Another Timely Topic

Another Timely Topic

by Robert Hendrickson

It was the first Fall Event Wendy and I have missed. Besides all the business value that takes place, seeing clients who have become friends is like a big family reunion. Not being in Burlington was a huge disappointment but necessary given family responsibilities.

One topic I was anxious to hear discussed in Vermont was the trifecta of Average Sale/Customer Count/Revenue. Ever since Steve's June 12 WDR commentary reporting how a dip in average sale accompanied by a continuing drop in customer count was a concern, I've looked forward to The Fall Event to discuss what could be done to address the issue.

From a number's guy like Steve, his suggestion in the WDR that "an internal push in Average Sale should be considered" makes perfect sense. But from a marketing guy's perspective, "an external push in Customer Count should be considered" sounds like a lot more fun with much higher potential.

A note here that Steve and I have always shared a "I sure wouldn't want to do your job" relationship. It's why I asked Steve to join The Group as soon as he sold his garden center. "You help people with the numbers... I'll help them fill their parking lot" was the plan. Steve says his approach to business is always black and white... numbers don't lie... while my marketing world is a varied shade of gray. We both like it that way.

So here's what I would have said in Vermont if anyone would have been interested in addressing the Average Sale/Customer Count/Revenue issue.

"I remember the call like it was yesterday... not more than a decade ago when it actually took place. "Robert", the caller began, "has other garden center owners noticed they keep achieving similar gross dollars each year but it's because their average sale is going up faster than their customer count is dropping? That might be okay for now but at some point this ain't gonna work."

I knew this would become an issue (wasn't sure how long it would take) as garden centers started believing that cutting their marketing budget due to "economic concerns" was necessary and without consequences. Later, a race to see how little could be spent on marketing became a badge of honor when comparing business expenses with other centers. Then came the delusion that social media was actual marketing and could sustain the financial needs necessary to meet ever rising business expenses.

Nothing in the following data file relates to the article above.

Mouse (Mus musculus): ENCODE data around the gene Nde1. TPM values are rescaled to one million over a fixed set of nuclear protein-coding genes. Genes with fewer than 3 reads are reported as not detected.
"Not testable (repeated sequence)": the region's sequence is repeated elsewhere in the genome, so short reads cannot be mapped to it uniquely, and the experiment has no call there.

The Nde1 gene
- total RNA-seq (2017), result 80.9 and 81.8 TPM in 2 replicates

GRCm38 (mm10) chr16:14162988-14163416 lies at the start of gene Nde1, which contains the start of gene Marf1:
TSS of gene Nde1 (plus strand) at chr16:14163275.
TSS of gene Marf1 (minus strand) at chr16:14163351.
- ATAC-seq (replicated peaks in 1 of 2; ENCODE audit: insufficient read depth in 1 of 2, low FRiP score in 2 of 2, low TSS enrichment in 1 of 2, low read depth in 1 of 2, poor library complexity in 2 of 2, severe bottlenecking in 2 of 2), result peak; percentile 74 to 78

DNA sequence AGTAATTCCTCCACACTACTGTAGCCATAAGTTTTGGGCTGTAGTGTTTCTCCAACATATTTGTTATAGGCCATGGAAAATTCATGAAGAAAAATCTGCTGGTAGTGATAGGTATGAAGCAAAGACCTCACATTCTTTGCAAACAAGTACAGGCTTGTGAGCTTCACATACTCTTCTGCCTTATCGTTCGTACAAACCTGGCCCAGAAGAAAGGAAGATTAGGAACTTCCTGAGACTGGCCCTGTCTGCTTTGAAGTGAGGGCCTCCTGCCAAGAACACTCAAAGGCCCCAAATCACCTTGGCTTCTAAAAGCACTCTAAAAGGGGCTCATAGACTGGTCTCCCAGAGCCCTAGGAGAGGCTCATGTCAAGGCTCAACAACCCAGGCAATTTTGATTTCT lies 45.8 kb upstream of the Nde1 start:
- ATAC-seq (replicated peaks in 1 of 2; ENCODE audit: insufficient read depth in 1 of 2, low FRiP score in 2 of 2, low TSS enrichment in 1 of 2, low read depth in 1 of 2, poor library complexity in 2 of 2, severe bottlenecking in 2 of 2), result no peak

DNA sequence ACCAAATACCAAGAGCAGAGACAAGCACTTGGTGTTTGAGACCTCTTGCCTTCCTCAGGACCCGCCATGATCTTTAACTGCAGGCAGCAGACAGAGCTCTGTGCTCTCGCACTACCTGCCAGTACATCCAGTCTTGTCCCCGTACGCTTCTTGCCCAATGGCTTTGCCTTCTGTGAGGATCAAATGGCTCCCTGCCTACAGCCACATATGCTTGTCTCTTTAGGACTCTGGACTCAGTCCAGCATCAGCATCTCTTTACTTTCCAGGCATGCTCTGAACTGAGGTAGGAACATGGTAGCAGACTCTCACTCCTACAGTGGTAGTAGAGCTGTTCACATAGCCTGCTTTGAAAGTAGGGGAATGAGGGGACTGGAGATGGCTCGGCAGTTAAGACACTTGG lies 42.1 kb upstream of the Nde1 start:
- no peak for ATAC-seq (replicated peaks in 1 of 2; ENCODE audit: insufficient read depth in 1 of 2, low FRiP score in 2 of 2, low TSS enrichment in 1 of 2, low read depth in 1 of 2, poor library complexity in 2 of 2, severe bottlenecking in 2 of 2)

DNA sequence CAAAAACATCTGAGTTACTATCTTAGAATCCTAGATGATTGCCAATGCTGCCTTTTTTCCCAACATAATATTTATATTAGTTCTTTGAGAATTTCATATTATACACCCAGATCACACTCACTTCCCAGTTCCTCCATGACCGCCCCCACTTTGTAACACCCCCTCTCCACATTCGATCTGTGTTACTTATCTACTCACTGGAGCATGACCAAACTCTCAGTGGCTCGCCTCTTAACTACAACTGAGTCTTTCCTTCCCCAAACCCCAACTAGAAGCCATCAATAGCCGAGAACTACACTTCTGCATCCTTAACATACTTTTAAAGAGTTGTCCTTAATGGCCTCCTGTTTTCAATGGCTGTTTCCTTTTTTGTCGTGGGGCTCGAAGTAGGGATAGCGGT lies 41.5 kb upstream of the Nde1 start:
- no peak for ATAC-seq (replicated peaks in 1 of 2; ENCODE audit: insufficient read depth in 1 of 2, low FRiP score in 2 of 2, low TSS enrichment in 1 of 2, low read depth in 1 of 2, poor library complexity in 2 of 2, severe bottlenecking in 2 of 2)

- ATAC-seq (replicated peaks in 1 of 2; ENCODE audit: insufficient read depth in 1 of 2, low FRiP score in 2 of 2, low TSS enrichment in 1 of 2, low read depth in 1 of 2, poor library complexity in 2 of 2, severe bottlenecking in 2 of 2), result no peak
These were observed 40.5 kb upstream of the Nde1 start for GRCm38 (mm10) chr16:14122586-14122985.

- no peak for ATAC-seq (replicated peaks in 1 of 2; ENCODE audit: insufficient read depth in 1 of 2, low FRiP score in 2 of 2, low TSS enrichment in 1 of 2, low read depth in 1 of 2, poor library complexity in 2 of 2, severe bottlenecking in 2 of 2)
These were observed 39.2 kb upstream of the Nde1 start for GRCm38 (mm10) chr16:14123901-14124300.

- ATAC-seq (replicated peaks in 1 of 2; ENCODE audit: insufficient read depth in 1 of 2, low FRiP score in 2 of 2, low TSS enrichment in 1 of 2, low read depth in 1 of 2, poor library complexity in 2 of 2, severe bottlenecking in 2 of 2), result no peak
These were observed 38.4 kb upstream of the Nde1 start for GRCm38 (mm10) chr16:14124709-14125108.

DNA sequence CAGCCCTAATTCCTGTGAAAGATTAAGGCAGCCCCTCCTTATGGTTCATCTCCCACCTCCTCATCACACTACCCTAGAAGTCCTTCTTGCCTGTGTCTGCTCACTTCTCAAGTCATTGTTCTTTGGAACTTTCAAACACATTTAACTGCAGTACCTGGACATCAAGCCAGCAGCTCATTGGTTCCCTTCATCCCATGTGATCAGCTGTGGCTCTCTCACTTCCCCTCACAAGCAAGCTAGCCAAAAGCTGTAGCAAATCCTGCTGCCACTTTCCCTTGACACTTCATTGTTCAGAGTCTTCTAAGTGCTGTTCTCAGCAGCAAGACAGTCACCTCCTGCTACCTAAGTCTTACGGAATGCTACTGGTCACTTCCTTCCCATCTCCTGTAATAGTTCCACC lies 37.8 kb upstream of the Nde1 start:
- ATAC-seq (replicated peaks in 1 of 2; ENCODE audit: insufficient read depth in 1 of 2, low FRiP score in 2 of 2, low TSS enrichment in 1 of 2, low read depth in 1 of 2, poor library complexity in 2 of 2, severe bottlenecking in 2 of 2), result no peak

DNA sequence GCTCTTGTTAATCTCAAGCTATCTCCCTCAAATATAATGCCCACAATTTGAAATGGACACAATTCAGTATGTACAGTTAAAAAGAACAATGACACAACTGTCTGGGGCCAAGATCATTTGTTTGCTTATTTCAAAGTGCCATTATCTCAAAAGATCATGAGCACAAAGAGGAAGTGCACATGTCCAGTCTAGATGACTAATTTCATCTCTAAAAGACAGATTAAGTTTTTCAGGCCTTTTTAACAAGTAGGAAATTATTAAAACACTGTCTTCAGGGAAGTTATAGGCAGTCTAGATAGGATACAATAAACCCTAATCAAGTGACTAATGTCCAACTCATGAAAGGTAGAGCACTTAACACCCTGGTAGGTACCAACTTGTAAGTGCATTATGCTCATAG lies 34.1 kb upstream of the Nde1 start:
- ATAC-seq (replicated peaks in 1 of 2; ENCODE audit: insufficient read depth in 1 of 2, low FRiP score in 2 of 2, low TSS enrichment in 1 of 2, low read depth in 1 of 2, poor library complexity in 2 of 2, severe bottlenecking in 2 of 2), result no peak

From a marketing guy's totally biased belief, instead of resting on the false security that squeezing more and more out of the same customer base was a legitimate business model... that spending fewer and fewer dollars on marketing wouldn't result in a diminishing number of shoppers... that spending 30% of sales on people and 47% of sales on stuff is acceptable but a mere 5% of sales in an effort to pay those people and get rid of inventory was somehow unacceptable... garden centers should have been trying to increase their customer count with aggressive marketing focused on why gardening and garden centers are important to the health and happiness of every demographic in the country.

My friend Wally, a very successful garden center owner since retired, reminded me for years that my first Retail Rules of the Road from the early '90's was the best and only one he needed...


Retail Rules of the Road #1:
"There ain't no margin 'till the stuff gets sold."


And nothing gets sold without a steady flow of customers. And nothing assures a steady stream of customers more than a "cool" store with aggressive, effective marketing.

When a company watches what's happening with their numbers more than watching what's happening with their customers, eventually Retail Rules of the Road #2 comes into play...


Retail Rules of the Road #2:
"Without customers, nothing else matters."


I believe average sale comes with an eventual ceiling. Getting fewer and fewer people to keep paying more and more is not a business plan for success. But... getting more people to come shop more often by increasing/improving marketing and the shopping experience is only limited by available parking.

I guess each garden center gets to decide which path to take.


Got questions or need more information about your marketing programs?
Give Robert a call or email!
Robert Hendrickson
Cell: 443-255-8282


Robert Hendrickson is founder and a service provider for The Garden Center Group and our "guru" for how to best tell your story. 

REMEMBER: Your interaction (by phone and email) with Group Service Providers such as Robert Hendrickson, Steve Bailey, Sid Raisch and Jean Seawright, are included in your retainer!


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